“I think these people should come out and be completely transparent about when they knew about all these incidents,” Baylor alumni Dax Brannan told the Tribune-Herald last month. “What they did at the time, why they didn’t do certain things at the time, and I think we should think long and hard about whether we want people like that in leadership positions at our university.”

At an event in Fort Worth last month, President Ken Starr told Fort Worth Star-Telegram columnist Mac Engel that Pepper Hamilton lawyers told him that university officials should not talk publicly about the situation.

“Quite apart from FERPA (Family Educational Rights and Privacy Act),” Starr said. “And you know the mutual litany, ‘We can’t talk about this and we can’t talk about that.’ That is the fundamental reason — we are waiting for the Pepper Hamilton report, which is to report to the board of regents — we are being very cautious about what we say.”

During the same event, Starr said he favors sharing information with the public and owning any mistakes that may have been made.

“I am in favor of transparency. Stand up, take your medicine if you made a mistake,” Starr said.

Stefanie Mundhenk, who previously told the Tribune-Herald how the university mishandled her rape allegation, questioned Starr’s calls for transparency.

“Actions speak louder than words, so his words iterate things like transparency and justice and reformation and all sorts of things like that,” Mundhenk said.

“But his actions consistently show he’s not willing to back that up. Even with something so simple as promising to release a report before he knows what’s in it. That is what we call transparency. Releasing the information based on what the information contains and whether or not it’s good or bad, that’s not the definition of transparency by a long shot.”

Laura Seay, a Baylor alumna and associate professor at Colby College in Maine, said she understands that Baylor may not want a negative focus on graduation weekend but said she and alumni, parents, students, friends and faculty she has spoken with want transparency through the report.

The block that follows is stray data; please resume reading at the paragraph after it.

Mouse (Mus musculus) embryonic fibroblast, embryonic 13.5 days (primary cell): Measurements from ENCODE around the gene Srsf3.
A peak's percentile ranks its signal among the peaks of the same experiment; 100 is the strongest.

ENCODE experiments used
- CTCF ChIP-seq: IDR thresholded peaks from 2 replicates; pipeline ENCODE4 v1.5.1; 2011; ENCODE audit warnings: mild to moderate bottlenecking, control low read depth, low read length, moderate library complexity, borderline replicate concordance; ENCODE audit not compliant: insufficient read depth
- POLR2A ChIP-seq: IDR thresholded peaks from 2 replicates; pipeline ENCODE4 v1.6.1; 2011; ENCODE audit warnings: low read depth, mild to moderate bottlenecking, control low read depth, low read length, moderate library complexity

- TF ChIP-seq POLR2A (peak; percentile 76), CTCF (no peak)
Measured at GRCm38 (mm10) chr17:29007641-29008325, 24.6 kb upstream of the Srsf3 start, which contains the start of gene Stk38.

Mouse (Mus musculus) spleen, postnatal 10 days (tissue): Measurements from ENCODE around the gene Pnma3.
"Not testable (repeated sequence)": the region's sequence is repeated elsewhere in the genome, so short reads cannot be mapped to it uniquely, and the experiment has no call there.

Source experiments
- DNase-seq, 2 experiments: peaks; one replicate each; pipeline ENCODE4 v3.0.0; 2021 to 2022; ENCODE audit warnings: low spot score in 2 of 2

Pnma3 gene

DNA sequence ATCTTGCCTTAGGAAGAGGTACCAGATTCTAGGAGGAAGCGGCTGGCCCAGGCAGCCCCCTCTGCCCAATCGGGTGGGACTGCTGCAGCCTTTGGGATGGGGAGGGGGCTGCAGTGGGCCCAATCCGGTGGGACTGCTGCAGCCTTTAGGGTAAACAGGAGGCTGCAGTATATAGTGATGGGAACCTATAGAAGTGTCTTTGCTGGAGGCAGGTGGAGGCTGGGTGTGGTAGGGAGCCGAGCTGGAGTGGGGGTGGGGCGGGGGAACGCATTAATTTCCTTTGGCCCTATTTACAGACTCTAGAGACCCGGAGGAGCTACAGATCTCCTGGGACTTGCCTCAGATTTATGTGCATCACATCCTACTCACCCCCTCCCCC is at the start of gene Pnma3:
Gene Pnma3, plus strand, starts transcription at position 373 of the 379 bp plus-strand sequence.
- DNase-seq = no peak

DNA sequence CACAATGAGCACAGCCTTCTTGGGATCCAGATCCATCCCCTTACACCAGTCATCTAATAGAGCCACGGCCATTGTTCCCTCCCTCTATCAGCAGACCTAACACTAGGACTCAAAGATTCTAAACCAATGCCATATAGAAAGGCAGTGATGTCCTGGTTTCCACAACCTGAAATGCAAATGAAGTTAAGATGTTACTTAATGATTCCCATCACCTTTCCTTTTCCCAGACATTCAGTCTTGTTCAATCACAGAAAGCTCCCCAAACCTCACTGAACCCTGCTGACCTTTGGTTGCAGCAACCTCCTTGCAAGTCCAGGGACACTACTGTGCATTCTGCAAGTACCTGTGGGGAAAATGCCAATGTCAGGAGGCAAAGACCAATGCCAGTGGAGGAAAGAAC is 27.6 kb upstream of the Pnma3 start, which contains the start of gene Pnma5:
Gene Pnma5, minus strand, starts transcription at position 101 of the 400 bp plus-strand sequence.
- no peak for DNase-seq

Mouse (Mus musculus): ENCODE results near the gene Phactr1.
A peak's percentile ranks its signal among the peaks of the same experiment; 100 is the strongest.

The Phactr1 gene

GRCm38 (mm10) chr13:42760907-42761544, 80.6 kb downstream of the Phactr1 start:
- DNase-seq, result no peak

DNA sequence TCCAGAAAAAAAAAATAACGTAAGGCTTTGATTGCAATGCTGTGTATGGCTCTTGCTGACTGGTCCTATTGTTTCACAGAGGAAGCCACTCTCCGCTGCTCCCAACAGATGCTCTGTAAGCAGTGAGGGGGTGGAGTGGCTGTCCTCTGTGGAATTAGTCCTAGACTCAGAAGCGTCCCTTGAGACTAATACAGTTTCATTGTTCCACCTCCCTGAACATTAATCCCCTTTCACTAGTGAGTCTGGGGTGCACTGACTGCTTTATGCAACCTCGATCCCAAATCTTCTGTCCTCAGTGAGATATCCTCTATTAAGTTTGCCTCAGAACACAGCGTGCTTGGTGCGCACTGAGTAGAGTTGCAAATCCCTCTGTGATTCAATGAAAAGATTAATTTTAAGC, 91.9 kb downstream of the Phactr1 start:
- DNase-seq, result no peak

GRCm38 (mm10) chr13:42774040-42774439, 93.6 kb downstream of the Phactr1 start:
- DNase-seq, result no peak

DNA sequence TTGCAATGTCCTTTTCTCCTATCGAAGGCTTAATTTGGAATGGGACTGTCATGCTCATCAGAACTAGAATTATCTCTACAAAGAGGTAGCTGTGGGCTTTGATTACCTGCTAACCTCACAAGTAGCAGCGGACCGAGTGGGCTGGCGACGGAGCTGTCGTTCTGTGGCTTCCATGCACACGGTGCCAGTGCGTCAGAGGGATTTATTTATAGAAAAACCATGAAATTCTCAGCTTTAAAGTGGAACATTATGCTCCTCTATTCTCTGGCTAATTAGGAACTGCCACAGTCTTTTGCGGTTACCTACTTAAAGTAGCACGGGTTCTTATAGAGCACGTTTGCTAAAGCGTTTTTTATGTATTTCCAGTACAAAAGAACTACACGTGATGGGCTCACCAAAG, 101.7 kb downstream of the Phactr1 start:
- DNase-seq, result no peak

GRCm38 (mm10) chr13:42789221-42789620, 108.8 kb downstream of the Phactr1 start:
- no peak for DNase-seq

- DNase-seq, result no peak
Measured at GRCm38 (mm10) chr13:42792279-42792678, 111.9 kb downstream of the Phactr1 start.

“I think that Baylor very often falls to the temptation of institutional reputation protection and falling back on PR,” Seay said. “That really is not going to be acceptable in this case. Baylor needs to come clean so we can move forward, rather than just trying to hide behind more secrecy and more problems.”

Baylor’s handling of sexual assault allegations has come under intense scrutiny in recent months, following the August 2015 sexual assault conviction of former Baylor football player Sam Ukwuachu. In 2014, former Baylor football player Tevin Elliott was convicted of twice raping a now-former Baylor student in April 2012.

Since Ukwuachu’s conviction, several other sexual assault allegations against Baylor athletes have come to light. Former football player Shawn Oakman was arrested in April for the alleged sexual assault of a woman at his off-campus apartment. Both Ukwuachu and Oakman transferred to Baylor after being kicked off the teams at their previous schools — Boise State University and Penn State University, respectively.

A former Baylor tennis player also is being investigated by Waco police for an alleged August 2015 sexual assault of a woman, and two other former football players were accused of sexually assaulting a woman after a party in 2013.

Additionally, Jacob Anderson, the now-former president of the Baylor chapter of the Phi Delta Theta fraternity, was indicted Wednesday for the alleged sexual assault of a woman at an off-campus fraternity party in February.